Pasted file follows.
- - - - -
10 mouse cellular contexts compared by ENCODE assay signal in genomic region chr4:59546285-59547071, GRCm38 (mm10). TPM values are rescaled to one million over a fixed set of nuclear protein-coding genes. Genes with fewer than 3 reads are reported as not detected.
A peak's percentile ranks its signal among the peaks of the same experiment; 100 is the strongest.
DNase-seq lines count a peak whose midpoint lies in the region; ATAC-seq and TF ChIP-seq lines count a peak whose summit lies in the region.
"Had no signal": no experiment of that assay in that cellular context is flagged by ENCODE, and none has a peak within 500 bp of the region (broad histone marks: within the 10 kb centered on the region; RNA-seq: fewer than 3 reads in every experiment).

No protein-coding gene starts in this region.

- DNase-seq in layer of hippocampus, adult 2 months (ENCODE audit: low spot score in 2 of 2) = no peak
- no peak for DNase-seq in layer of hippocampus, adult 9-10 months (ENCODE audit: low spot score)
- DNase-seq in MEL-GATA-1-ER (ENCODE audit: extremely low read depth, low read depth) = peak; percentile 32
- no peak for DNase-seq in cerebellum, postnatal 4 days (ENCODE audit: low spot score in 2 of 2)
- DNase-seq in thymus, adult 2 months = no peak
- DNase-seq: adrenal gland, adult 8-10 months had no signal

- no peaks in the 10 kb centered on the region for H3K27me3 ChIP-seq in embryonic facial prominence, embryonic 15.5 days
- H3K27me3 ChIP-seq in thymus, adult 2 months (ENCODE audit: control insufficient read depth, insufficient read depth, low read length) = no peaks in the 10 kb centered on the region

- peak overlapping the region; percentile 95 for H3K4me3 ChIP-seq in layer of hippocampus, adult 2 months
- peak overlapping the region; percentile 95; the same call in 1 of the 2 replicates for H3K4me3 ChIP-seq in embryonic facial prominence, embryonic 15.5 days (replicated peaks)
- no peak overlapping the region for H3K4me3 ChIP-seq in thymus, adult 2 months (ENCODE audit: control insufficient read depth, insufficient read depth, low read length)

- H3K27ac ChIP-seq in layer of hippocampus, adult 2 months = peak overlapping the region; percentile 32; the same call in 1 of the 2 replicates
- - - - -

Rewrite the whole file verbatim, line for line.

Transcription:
10 mouse cellular contexts compared by ENCODE assay signal in genomic region chr4:59546285-59547071, GRCm38 (mm10). TPM values are rescaled to one million over a fixed set of nuclear protein-coding genes. Genes with fewer than 3 reads are reported as not detected.
A peak's percentile ranks its signal among the peaks of the same experiment; 100 is the strongest.
DNase-seq lines count a peak whose midpoint lies in the region; ATAC-seq and TF ChIP-seq lines count a peak whose summit lies in the region.
"Had no signal": no experiment of that assay in that cellular context is flagged by ENCODE, and none has a peak within 500 bp of the region (broad histone marks: within the 10 kb centered on the region; RNA-seq: fewer than 3 reads in every experiment).

No protein-coding gene starts in this region.

- DNase-seq in layer of hippocampus, adult 2 months (ENCODE audit: low spot score in 2 of 2) = no peak
- no peak for DNase-seq in layer of hippocampus, adult 9-10 months (ENCODE audit: low spot score)
- DNase-seq in MEL-GATA-1-ER (ENCODE audit: extremely low read depth, low read depth) = peak; percentile 32
- no peak for DNase-seq in cerebellum, postnatal 4 days (ENCODE audit: low spot score in 2 of 2)
- DNase-seq in thymus, adult 2 months = no peak
- DNase-seq: adrenal gland, adult 8-10 months had no signal

- no peaks in the 10 kb centered on the region for H3K27me3 ChIP-seq in embryonic facial prominence, embryonic 15.5 days
- H3K27me3 ChIP-seq in thymus, adult 2 months (ENCODE audit: control insufficient read depth, insufficient read depth, low read length) = no peaks in the 10 kb centered on the region

- peak overlapping the region; percentile 95 for H3K4me3 ChIP-seq in layer of hippocampus, adult 2 months
- peak overlapping the region; percentile 95; the same call in 1 of the 2 replicates for H3K4me3 ChIP-seq in embryonic facial prominence, embryonic 15.5 days (replicated peaks)
- no peak overlapping the region for H3K4me3 ChIP-seq in thymus, adult 2 months (ENCODE audit: control insufficient read depth, insufficient read depth, low read length)

- H3K27ac ChIP-seq in layer of hippocampus, adult 2 months = peak overlapping the region; percentile 32; the same call in 1 of the 2 replicates